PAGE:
So can dogs east cinnamon? Cinnamon is perfectly safe for dogs and can even be nutritionally beneficial if given to dogs in the correct quantities. However, too much can cause some major gastrointestinal upset—and can even affect their liver.

So, if your pup has broken into your spice cabinet and gobbled down a lot of cinnamon powder or they gnawed up some cinnamon sticks, you might have an issue. Also be aware that cinnamon essential oil can be extremely toxic when consumed, inhaled, or touched.

bowl of ready-to-use ground cinnamon and a few pieces of whole cinnamon
Image Credit: Lilik Uswatin Chasanah, Shutterstock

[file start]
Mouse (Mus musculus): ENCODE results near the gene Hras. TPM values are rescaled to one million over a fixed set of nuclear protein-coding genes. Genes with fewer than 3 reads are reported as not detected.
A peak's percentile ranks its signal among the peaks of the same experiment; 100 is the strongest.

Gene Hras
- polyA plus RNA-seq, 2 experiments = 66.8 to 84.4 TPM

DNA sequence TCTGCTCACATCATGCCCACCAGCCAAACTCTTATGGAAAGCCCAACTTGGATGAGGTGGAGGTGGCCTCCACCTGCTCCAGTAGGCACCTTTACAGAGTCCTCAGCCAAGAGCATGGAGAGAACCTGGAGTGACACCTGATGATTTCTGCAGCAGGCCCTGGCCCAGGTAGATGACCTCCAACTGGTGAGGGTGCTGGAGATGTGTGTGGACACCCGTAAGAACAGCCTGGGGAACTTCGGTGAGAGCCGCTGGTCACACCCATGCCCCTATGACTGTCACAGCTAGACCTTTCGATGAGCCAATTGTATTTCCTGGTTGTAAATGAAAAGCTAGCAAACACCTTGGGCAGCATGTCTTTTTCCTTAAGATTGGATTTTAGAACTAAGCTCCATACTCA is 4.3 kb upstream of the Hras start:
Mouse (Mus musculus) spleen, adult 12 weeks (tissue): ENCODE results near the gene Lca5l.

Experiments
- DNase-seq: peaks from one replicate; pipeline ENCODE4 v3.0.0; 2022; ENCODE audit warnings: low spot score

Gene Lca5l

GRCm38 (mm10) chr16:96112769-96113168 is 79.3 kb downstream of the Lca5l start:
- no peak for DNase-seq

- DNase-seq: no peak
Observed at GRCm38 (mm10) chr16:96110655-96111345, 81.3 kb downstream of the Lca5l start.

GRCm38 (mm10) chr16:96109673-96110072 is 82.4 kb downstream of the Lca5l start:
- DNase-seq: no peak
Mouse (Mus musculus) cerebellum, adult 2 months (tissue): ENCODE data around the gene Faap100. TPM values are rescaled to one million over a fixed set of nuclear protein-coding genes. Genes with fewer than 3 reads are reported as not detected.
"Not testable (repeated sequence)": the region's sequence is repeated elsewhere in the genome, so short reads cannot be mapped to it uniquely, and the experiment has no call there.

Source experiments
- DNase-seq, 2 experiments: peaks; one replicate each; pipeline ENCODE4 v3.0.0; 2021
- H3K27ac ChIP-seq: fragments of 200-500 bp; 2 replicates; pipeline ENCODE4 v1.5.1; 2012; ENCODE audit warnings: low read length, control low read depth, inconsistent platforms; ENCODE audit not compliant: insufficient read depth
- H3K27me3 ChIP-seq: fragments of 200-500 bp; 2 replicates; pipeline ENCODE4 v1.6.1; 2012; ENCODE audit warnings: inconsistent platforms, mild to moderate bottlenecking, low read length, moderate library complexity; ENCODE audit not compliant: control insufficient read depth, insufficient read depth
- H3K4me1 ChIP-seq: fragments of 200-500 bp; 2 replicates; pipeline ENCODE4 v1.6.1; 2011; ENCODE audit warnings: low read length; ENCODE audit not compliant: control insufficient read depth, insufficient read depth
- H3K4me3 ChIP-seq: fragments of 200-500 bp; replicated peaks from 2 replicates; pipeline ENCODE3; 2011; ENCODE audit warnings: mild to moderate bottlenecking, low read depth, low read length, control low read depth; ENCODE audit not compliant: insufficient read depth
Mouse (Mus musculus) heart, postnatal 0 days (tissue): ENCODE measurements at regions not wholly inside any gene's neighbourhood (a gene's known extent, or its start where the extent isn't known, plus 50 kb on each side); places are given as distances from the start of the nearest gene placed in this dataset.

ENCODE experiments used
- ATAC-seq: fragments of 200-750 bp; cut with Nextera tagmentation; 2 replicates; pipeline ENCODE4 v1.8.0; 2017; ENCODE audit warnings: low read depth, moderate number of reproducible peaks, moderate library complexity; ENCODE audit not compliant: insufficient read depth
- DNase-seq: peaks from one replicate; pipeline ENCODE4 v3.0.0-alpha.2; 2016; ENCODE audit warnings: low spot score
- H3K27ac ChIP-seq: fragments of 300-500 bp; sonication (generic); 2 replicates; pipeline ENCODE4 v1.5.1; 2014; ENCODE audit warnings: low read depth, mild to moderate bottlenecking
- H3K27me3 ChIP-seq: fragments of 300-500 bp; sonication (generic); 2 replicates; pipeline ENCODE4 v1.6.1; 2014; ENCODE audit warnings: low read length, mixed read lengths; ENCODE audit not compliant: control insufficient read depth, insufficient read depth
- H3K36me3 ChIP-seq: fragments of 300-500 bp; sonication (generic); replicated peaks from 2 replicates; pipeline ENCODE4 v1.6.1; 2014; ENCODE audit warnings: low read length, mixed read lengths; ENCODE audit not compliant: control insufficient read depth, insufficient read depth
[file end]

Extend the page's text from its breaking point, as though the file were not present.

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Benefits of Cinnamon for Dogs

In the right context, cinnamon is good for dogs and even has a few pretty fabulous benefits for them, but keep in mind that feeding them cinnamon is certainly not a necessity. Always check with your vet before serving and be sure to measure correctly. If your dog eats too much, it can make them pretty miserable.

While these scientific benefits haven’t been fully proven yet, cinnamon may provide the following benefits. Just be aware that the amount of cinnamon that is safe for your dog may not be enough to provide much in the way of these benefits.

Anti-inflammatory Properties

Inflammation is the body’s response to healing illness and injury. However, if there’s inflammation chronically, it can lead to disease. Cinnamon has anti-inflammatory properties that can be terrific for dogs if offered in moderation.